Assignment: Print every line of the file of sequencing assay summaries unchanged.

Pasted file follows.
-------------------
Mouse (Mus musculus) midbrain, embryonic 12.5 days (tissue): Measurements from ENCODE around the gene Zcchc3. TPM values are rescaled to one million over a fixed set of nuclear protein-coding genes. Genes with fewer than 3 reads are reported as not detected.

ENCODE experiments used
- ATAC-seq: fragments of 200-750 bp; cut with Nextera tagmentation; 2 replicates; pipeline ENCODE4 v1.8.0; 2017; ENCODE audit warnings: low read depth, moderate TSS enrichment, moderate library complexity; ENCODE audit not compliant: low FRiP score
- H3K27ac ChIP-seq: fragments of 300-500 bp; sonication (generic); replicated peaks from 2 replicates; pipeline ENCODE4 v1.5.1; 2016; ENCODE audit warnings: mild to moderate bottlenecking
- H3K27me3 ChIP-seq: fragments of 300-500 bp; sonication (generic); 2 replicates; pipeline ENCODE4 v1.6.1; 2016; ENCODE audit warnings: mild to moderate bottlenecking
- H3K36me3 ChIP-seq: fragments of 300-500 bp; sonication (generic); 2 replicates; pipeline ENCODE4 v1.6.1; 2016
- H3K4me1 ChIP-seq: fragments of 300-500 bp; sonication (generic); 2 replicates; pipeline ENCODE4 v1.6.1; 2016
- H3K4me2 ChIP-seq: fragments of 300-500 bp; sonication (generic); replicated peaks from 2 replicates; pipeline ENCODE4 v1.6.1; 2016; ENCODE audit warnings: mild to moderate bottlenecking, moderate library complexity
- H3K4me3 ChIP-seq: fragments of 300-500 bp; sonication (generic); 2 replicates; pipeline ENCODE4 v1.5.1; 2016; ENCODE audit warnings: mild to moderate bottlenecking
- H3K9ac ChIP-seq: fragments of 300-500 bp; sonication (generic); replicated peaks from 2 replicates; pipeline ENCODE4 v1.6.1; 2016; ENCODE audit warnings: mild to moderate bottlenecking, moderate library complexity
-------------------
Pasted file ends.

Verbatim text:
Mouse (Mus musculus) midbrain, embryonic 12.5 days (tissue): Measurements from ENCODE around the gene Zcchc3. TPM values are rescaled to one million over a fixed set of nuclear protein-coding genes. Genes with fewer than 3 reads are reported as not detected.

ENCODE experiments used
- ATAC-seq: fragments of 200-750 bp; cut with Nextera tagmentation; 2 replicates; pipeline ENCODE4 v1.8.0; 2017; ENCODE audit warnings: low read depth, moderate TSS enrichment, moderate library complexity; ENCODE audit not compliant: low FRiP score
- H3K27ac ChIP-seq: fragments of 300-500 bp; sonication (generic); replicated peaks from 2 replicates; pipeline ENCODE4 v1.5.1; 2016; ENCODE audit warnings: mild to moderate bottlenecking
- H3K27me3 ChIP-seq: fragments of 300-500 bp; sonication (generic); 2 replicates; pipeline ENCODE4 v1.6.1; 2016; ENCODE audit warnings: mild to moderate bottlenecking
- H3K36me3 ChIP-seq: fragments of 300-500 bp; sonication (generic); 2 replicates; pipeline ENCODE4 v1.6.1; 2016
- H3K4me1 ChIP-seq: fragments of 300-500 bp; sonication (generic); 2 replicates; pipeline ENCODE4 v1.6.1; 2016
- H3K4me2 ChIP-seq: fragments of 300-500 bp; sonication (generic); replicated peaks from 2 replicates; pipeline ENCODE4 v1.6.1; 2016; ENCODE audit warnings: mild to moderate bottlenecking, moderate library complexity
- H3K4me3 ChIP-seq: fragments of 300-500 bp; sonication (generic); 2 replicates; pipeline ENCODE4 v1.5.1; 2016; ENCODE audit warnings: mild to moderate bottlenecking
- H3K9ac ChIP-seq: fragments of 300-500 bp; sonication (generic); replicated peaks from 2 replicates; pipeline ENCODE4 v1.6.1; 2016; ENCODE audit warnings: mild to moderate bottlenecking, moderate library complexity